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Machines taking our jobs and possible solutions

  1. Oct 18, 2016 #1
    In an attempt to try and decide my future career in computers I have come across the topic of machines taking our jobs.

    What will happen when society reaches the point at which a machine can do even highly skilled jobs that require years of college education and creativity?

    The typical answer I got was that everyone would be guaranteed an income, but is this really feasible?

    This is a large open ended topic, but I'm really curious to see your view on it and what might happen to us in the future.
     
  2. jcsd
  3. Oct 18, 2016 #2

    Borek

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    Staff: Mentor

    New wave of Luddites will come.
     
  4. Oct 18, 2016 #3

    phyzguy

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    Let me get this straight. You envision a future where machines can do most of the work, so that we don't have to work all of the time and will be able to choose how we spend our time. And this is a problem because...
     
  5. Oct 18, 2016 #4
    The problem is no one will have anything the other wants. What if I wanted a rare antique? How would I earn it?
     
  6. Oct 18, 2016 #5

    StatGuy2000

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    The problem that some futurists point out is that the benefits of automation as pointed out will not be shared equally across all citizens, but instead will accrue to only a select elite members of various societies, leaving many of those displaced from jobs unable to work and joining the hordes of the unemployed and unemployable.

    Of course, a future where machines can do most of the work is still not upon us. And it may very well be the case that new jobs will emerge which we have not even considered due to greater automation.
     
  7. Oct 18, 2016 #6

    russ_watters

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    It is very difficult to predict how the world would function if we had total human replacement robots, but fortunately such a future is almost certainly so far away that there is no pressing need to plan for it.

    So since you are asking this question in part due to the issue's potential impact on your career plans, the simple answer is: ignore it.
     
  8. Oct 18, 2016 #7
    The last machine shop I worked in had about half CNC (Computer Numerical Control) mills, which are basically robots.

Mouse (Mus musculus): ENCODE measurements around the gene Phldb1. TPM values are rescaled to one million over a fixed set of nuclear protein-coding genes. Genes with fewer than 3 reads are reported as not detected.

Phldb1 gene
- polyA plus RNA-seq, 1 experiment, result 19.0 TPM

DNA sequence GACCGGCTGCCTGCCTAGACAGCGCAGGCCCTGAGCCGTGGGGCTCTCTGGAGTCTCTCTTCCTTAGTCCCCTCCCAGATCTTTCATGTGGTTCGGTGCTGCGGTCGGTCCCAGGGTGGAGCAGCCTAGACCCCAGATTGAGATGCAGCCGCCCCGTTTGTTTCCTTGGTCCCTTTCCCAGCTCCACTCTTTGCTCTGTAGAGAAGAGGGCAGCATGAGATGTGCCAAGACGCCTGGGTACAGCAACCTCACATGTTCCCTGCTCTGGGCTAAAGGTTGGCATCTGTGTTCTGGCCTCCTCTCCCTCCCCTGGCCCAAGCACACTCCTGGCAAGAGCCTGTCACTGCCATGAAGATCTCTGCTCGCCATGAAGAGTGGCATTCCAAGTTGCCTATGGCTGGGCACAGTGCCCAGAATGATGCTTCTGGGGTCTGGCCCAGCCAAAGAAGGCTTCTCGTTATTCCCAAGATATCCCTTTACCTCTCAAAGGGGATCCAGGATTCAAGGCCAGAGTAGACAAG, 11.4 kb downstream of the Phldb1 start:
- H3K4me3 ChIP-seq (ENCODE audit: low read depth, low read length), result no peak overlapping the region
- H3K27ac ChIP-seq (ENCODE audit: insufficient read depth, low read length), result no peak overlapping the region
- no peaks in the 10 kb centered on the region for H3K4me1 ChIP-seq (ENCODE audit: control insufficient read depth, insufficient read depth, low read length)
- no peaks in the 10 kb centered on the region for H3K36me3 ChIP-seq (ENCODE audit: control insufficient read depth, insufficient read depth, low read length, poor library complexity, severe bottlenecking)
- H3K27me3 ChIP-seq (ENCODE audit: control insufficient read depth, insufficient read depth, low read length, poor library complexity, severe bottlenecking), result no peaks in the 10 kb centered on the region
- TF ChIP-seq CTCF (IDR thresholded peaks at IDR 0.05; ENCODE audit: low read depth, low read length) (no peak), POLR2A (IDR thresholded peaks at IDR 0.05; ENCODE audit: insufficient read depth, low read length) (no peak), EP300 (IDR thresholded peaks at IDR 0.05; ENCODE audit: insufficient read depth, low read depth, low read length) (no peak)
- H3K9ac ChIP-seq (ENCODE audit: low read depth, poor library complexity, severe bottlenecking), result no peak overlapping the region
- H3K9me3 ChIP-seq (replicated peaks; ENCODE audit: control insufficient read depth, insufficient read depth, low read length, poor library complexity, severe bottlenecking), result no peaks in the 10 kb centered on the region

Each one required constant supervision by an operator. The advantage of the CNC was not that it did away with having to pay a human worker, but that the work it did was much more reliably consistent: it could repeat actions much more accurately than a person, eliminating physiological and mental causes of errors during repetitive actions. At the same time, though, an operator was needed to load and unload parts, and to keep constant check on tolerances, to change cutters when they got dull, and, most importantly, to adjust the program running the machine when necessary.

    So, it was my impression from that experience that robots won't actually cut jobs, they will actually only change jobs; that is: instead of humans making parts, humans will be servicing and supervising and programming the robots that make the parts. When you see footage of a roomful of robots putting things together, you have to be aware of all the engineers and technicians that aren't shown but which must be at work off camera keeping those robots running and checking their work.
     
  9. Oct 21, 2016 #8

    Borek

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    My understanding is that with each new generation of robots they need less and less supervision. Sure, there still is a team of people behind, but this team gets smaller and smaller.
     
  10. Oct 21, 2016 #9
    I'm sure that's the goal, but I actually think there's an upper limit to how far that can go, and it's not as far as people think because it's dependent on simple mechanical considerations and not the processing power of the brains of the robot. For example, the cutters and drills on a CNC mill wear out after so many hours and the parts start to creep out of tolerance. The CNC operator is always sampling every fifth part checking for that sort of thing. Of course you can engineer a CNC tolerance checker, and a CNC cutter changer, but those additional functions would probably double the cost of the machine, and then you'd have to engineer a tolerance checker checker, and a cutter changer checker, and so forth. There a point beyond which it is much cheaper and easier to just have a person do it.
     
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